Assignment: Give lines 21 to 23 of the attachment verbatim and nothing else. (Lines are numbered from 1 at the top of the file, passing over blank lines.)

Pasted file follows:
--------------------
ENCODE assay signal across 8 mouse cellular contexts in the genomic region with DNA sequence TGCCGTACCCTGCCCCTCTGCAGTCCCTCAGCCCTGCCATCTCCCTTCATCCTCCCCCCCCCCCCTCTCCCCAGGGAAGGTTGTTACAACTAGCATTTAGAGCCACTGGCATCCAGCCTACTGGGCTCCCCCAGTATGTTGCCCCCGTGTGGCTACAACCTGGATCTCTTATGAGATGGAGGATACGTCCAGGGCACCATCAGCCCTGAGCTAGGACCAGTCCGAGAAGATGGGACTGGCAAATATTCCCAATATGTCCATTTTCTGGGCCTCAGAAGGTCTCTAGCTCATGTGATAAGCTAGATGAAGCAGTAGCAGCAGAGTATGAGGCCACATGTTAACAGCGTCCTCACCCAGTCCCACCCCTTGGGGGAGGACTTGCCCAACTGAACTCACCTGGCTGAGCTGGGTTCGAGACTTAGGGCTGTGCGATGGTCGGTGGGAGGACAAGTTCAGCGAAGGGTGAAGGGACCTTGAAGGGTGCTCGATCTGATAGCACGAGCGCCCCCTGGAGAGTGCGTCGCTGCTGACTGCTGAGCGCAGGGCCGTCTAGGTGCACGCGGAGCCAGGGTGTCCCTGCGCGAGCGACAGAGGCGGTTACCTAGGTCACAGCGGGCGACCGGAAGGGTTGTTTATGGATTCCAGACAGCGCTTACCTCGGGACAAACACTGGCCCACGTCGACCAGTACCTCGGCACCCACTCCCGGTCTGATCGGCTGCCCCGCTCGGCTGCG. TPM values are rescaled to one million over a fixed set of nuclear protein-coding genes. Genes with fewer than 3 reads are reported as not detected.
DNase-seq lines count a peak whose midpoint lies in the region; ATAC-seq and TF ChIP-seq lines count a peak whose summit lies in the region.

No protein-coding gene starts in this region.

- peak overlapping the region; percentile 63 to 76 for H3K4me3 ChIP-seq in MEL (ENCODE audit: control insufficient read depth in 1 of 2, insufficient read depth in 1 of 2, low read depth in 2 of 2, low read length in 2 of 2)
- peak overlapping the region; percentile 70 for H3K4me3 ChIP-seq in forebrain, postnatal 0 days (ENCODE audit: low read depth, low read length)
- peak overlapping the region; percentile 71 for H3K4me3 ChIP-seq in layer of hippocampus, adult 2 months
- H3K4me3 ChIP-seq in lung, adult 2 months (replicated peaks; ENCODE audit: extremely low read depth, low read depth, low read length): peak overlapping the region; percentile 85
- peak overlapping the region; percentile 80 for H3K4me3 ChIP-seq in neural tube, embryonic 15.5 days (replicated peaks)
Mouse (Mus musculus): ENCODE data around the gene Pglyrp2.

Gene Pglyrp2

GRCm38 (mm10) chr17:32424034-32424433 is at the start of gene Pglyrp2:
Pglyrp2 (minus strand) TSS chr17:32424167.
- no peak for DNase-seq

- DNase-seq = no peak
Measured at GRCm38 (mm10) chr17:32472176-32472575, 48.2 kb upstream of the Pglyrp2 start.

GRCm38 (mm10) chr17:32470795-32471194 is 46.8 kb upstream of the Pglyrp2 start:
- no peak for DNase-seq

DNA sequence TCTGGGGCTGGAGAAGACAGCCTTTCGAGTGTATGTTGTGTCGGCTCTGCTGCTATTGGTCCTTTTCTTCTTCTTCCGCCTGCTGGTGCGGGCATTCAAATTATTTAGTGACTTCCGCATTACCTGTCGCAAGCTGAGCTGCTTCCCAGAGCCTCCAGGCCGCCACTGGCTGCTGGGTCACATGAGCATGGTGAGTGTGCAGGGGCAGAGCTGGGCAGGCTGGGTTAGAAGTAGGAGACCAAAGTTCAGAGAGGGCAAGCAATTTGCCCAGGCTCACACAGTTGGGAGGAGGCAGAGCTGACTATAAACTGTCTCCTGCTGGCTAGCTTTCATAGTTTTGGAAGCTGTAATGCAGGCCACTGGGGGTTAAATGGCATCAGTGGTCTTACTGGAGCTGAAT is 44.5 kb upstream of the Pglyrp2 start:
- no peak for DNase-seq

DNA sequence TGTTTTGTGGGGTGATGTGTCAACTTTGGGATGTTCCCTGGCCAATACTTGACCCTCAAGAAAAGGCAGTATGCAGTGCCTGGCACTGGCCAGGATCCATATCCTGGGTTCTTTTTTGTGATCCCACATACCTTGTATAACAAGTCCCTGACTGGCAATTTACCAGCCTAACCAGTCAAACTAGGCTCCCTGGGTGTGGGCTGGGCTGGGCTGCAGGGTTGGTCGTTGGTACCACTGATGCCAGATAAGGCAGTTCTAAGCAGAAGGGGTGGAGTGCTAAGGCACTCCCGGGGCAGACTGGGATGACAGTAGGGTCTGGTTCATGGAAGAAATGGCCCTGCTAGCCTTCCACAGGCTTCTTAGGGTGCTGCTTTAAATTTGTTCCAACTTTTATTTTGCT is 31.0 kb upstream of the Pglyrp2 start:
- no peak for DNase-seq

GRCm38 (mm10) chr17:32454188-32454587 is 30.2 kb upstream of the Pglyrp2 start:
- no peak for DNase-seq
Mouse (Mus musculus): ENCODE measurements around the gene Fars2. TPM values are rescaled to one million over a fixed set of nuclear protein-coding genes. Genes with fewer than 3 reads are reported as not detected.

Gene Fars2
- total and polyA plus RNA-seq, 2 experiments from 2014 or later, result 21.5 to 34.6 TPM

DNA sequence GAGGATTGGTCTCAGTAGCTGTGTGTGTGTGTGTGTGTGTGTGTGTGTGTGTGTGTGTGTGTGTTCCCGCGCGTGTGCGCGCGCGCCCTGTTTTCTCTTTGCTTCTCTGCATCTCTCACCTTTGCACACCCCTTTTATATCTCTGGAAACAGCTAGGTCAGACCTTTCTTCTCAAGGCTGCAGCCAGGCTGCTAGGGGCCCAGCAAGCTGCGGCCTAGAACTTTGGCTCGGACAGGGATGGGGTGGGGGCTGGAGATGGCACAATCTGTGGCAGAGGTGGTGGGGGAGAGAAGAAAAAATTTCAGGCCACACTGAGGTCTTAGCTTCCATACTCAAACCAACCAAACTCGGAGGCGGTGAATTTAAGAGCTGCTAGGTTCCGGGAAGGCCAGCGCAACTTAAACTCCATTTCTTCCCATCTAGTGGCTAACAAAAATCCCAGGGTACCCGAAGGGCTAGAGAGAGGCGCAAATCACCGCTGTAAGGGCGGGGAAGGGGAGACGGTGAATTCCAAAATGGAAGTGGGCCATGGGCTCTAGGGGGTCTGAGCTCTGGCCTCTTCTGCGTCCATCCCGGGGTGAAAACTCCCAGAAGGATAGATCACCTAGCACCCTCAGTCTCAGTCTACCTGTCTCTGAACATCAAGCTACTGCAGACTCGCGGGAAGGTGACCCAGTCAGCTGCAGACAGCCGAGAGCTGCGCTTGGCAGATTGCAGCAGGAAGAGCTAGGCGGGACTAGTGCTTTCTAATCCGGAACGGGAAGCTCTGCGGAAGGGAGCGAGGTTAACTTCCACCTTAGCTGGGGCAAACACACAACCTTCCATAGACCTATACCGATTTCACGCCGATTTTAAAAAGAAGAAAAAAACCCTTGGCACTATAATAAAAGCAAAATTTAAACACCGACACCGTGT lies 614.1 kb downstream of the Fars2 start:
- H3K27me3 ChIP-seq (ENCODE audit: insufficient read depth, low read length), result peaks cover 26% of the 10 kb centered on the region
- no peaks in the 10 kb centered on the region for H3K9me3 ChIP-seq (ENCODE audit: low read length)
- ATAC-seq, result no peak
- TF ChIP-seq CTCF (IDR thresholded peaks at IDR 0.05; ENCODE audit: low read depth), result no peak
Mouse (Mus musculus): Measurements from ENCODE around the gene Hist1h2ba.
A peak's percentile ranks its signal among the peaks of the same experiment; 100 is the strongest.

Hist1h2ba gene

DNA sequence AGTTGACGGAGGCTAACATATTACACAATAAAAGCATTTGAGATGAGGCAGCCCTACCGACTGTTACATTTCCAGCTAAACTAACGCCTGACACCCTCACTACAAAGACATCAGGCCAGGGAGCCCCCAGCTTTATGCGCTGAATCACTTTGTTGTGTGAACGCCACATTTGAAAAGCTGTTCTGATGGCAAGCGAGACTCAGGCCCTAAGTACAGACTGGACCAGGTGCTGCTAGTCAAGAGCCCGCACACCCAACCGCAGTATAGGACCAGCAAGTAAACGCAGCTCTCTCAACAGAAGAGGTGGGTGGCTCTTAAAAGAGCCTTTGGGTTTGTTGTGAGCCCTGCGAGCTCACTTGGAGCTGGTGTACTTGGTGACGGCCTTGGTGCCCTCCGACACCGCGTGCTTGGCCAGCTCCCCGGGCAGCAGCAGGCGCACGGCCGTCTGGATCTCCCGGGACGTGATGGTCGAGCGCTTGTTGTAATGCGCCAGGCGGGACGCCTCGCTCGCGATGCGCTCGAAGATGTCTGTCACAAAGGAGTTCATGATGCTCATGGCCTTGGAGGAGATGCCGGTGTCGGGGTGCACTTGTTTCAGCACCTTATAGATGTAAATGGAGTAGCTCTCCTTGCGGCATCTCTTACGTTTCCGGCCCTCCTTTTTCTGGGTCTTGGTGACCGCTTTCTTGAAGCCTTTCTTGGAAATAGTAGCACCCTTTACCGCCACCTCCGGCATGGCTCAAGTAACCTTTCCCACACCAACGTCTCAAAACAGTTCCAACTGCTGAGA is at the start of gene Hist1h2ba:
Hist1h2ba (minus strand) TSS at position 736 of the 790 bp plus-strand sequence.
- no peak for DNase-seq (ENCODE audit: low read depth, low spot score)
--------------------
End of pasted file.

- no peak for DNase-seq

GRCm38 (mm10) chr17:32454188-32454587 is 30.2 kb upstream of the Pglyrp2 start:
- no peak for DNase-seq